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A view from the bridge, pages 40-42

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Introduction

A modern play - A view from the bridge, Writing course work, by Laura Poulson I have chosen pages 40-42 from the part where Eddie says "You never seen a fight, did you?" to Marco, in the centre of page 40. This is a fight scene, in which Eddie "teaches" Rodolfo how to box. He begins by making fun of Rodolfo's attempt. This then leads to the two lightly boxing, until Eddie hits Rodolfo hard, so he staggers. At this point the fight is stopped and Marco uses some intimidation tactics to frighten Eddie off, away from Rodolfo. Marco does this because he knows that he is the stronger of the two so if Eddie challenges him to a fight he will win. He also does this, in a secretive way, to warn Eddie that if he hurts a member of his family, for instance Rodolfo, he will have to go through him first. This in a way tells us about his background because of the strong bond with in a family. This is like the end of the play, where Marco, protecting Rodolfo's honour and life, fights with Eddie, to begin with not meaning to, but when Eddie plunged at him, he had no choice, so killed him in self-defence. This in itself tells us that he is Italian because of the gangs that he talks about, earlier on in the play, and the strong bond between him, his family and Rodolfo. In this scene the characters have different emotions and feelings going through their minds. Eddie, at this point of the play has had enough of Rodolfo's femininity. This could be because he is jealous of his range of talents, such as cooking and singing. At the moment before he comes in the family has had a little argument. Eddie in a sly way, with out revealing anything mysterious to the family has come up with a plan to get back at Rodolfo. ...read more.

Middle

Eddie What do you mean? Marco From here (He gets on one knee with one hand behind his back, and grasps the bottom of one of the chair legs but does not raise it). Eddie Sure, why not? (He comes to the chair, keels, grasps the leg, raises the chair one inch, but it leans ver to the floor.) Gee that's hard, I never knew that. (He tries again, and again fails) It's on an angle, that why, heh? 12. Marco Here. (He kneels, grasps and with strain slowly raises the chair higher and higher, getting to his feet now. Rodolfo and Catherine have stopped dancing as Marco raises the chair over his head.) 13. Marco is face to face with Eddie, a strained tension, gripping his eyes and jaw, his neck stiff, the chair raised like a weapon over Eddie's head - and he transforms what might appear like a glare of warning into a smile of triumph and Eddie's grin vanishes as he absorbs his look. 1. Eddie, you begin your line with a smirky and questioning look. To help with this you can imagine that you have just come up with a plan to get back at Rodolfo. (Think of it as someone you dislike.) I want you to do this because it seems appropriate to the situation and your character. Marco, when you reply you need to look at him as if you are looking for answers - to the unusual question, in his face. This is because you are uneasy about the question and the way he asked it. 2. Eddie walk up to Rodolfo saying to point of "What do you say," then with an enthusiastic grin, pause and say "Danish" along with a nudge. This is because you are calling him a name, and because you dislike him you grin meanly. Then Rodolfo reply as if you are proving to Eddie that his intimidation is not working, but afterwards you do give a slight uneasy grin. ...read more.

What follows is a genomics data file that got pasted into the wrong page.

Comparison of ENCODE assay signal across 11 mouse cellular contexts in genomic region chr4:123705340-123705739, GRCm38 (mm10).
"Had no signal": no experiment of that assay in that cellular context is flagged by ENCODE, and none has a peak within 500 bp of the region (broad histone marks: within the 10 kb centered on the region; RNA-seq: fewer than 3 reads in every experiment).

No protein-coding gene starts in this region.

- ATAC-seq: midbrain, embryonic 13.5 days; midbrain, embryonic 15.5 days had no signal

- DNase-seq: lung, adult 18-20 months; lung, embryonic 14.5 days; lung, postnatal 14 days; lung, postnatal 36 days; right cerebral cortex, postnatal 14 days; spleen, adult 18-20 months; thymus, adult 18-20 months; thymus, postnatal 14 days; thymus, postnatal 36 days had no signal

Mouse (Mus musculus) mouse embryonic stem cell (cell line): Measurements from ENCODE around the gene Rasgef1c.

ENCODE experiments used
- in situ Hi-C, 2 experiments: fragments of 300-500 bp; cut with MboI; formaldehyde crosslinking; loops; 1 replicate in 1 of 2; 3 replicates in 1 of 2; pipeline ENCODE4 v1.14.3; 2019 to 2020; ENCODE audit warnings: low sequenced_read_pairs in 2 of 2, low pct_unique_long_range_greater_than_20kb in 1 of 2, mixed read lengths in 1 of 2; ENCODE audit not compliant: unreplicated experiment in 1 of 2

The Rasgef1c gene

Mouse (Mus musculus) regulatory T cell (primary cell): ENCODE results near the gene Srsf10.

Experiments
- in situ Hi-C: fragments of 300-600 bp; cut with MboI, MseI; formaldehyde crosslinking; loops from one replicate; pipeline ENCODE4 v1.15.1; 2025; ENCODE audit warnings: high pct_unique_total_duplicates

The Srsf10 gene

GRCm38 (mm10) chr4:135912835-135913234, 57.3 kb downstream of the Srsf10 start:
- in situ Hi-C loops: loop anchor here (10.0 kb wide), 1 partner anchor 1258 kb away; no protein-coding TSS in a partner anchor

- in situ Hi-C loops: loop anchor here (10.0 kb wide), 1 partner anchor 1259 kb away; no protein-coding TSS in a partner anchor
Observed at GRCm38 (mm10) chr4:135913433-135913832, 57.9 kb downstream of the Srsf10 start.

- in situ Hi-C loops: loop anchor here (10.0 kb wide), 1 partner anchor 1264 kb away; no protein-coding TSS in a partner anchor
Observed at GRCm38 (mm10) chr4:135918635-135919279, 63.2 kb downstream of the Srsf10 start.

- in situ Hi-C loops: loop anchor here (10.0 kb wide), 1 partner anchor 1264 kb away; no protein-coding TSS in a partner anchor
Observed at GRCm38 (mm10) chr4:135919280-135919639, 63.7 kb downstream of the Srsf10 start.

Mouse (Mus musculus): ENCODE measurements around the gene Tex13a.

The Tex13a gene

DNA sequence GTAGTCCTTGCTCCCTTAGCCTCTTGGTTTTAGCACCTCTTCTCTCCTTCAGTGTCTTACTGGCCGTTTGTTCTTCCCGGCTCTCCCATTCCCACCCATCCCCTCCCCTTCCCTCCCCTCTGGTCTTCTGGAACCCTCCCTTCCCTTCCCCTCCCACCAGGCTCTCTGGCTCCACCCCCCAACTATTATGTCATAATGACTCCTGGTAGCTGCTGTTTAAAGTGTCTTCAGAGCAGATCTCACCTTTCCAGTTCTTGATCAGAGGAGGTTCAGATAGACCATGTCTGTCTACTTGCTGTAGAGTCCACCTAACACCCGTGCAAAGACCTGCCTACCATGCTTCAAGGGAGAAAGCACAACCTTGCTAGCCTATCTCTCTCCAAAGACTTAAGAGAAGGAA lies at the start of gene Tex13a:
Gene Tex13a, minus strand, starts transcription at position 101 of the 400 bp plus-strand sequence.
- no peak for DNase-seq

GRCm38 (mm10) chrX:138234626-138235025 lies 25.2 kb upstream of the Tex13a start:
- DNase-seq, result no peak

Conclusion

These feminine clothes could be seen as something to attract Eddie, whom she loves, especially the low cut top. This showing that she still loves him and is trying to keep his interest. This shows that her confidence in his love for her might be dropping, so that she has to try harder to please him. This is shown in the scene on page twenty four, at the point (mainly) when Beatrice says; "When am I gonna be a wife again, Eddie?" in which the two have a row about there marriage and sex life, also Beatrice says "you don't like me, heh?" This explains why she is trying to impress because she doesn't believe that he likes her anymore. Marco and Eddie in this scene are wearing similar things. Including a baggy, stained top, showing their hard days work, and old, dirty, baggy trousers, so as not to get any nice ones ruined. But, they are still modern, men's casual clothes, but they have just been worn quickly. Rodolfo, in this scene is wearing, modern baggy jeans, with a purpose tear, a chain, a long, tight top, with a covering baggy t-shirt. These looks making him look like, in modern terms, a "skater". I chose this scene because it is a vital step, in the steps towards his final fate. This is because he is trying to be nice to Rodolfo, but when he beckons him to fight, things become worse. As, the fight continues, it becomes more serious. Then at the point when Eddie hits Rodolfo hard, Marco feels that it is his duty to protect him, because he is feminine and not very strong. So this leads to Marco proving to Eddie that he is the stronger and that if Rodolfo does not want to fight him, he will and he will win. He does this, by proving that he can lift a heavy lounge chair. I also chose this scene because of the range of emotions it makes the scene more interesting, and this alone will catch the audiences attention. ...read more.

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